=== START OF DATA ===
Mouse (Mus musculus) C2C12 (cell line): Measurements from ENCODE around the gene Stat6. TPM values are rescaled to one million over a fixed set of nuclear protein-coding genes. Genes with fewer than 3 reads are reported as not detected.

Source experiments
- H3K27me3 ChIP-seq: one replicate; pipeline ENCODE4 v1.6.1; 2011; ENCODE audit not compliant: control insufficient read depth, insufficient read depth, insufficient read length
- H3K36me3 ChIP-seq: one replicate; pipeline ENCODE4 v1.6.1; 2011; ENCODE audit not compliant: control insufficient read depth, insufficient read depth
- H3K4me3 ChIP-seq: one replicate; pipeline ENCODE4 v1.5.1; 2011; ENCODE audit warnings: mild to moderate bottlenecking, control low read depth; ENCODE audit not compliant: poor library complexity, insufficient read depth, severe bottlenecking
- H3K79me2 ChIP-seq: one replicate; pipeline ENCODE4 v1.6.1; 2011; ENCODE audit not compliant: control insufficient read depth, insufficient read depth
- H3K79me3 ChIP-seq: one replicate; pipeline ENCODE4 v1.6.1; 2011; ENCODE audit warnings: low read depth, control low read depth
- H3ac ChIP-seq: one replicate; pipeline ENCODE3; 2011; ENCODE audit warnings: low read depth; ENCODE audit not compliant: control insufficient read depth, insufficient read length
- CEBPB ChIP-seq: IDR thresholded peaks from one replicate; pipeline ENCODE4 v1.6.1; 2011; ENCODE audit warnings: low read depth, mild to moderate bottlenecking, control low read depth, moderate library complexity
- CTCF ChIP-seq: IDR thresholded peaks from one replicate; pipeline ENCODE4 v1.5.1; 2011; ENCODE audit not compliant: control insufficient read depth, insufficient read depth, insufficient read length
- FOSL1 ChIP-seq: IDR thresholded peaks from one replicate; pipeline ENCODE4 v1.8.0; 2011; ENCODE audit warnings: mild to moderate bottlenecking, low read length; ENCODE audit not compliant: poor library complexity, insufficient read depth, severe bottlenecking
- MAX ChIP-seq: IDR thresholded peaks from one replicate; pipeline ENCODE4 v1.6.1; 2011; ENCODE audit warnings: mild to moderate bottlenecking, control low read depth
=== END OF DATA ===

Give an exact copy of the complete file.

Mouse (Mus musculus) C2C12 (cell line): Measurements from ENCODE around the gene Stat6. TPM values are rescaled to one million over a fixed set of nuclear protein-coding genes. Genes with fewer than 3 reads are reported as not detected.

Source experiments
- H3K27me3 ChIP-seq: one replicate; pipeline ENCODE4 v1.6.1; 2011; ENCODE audit not compliant: control insufficient read depth, insufficient read depth, insufficient read length
- H3K36me3 ChIP-seq: one replicate; pipeline ENCODE4 v1.6.1; 2011; ENCODE audit not compliant: control insufficient read depth, insufficient read depth
- H3K4me3 ChIP-seq: one replicate; pipeline ENCODE4 v1.5.1; 2011; ENCODE audit warnings: mild to moderate bottlenecking, control low read depth; ENCODE audit not compliant: poor library complexity, insufficient read depth, severe bottlenecking
- H3K79me2 ChIP-seq: one replicate; pipeline ENCODE4 v1.6.1; 2011; ENCODE audit not compliant: control insufficient read depth, insufficient read depth
- H3K79me3 ChIP-seq: one replicate; pipeline ENCODE4 v1.6.1; 2011; ENCODE audit warnings: low read depth, control low read depth
- H3ac ChIP-seq: one replicate; pipeline ENCODE3; 2011; ENCODE audit warnings: low read depth; ENCODE audit not compliant: control insufficient read depth, insufficient read length
- CEBPB ChIP-seq: IDR thresholded peaks from one replicate; pipeline ENCODE4 v1.6.1; 2011; ENCODE audit warnings: low read depth, mild to moderate bottlenecking, control low read depth, moderate library complexity
- CTCF ChIP-seq: IDR thresholded peaks from one replicate; pipeline ENCODE4 v1.5.1; 2011; ENCODE audit not compliant: control insufficient read depth, insufficient read depth, insufficient read length
- FOSL1 ChIP-seq: IDR thresholded peaks from one replicate; pipeline ENCODE4 v1.8.0; 2011; ENCODE audit warnings: mild to moderate bottlenecking, low read length; ENCODE audit not compliant: poor library complexity, insufficient read depth, severe bottlenecking
- MAX ChIP-seq: IDR thresholded peaks from one replicate; pipeline ENCODE4 v1.6.1; 2011; ENCODE audit warnings: mild to moderate bottlenecking, control low read depth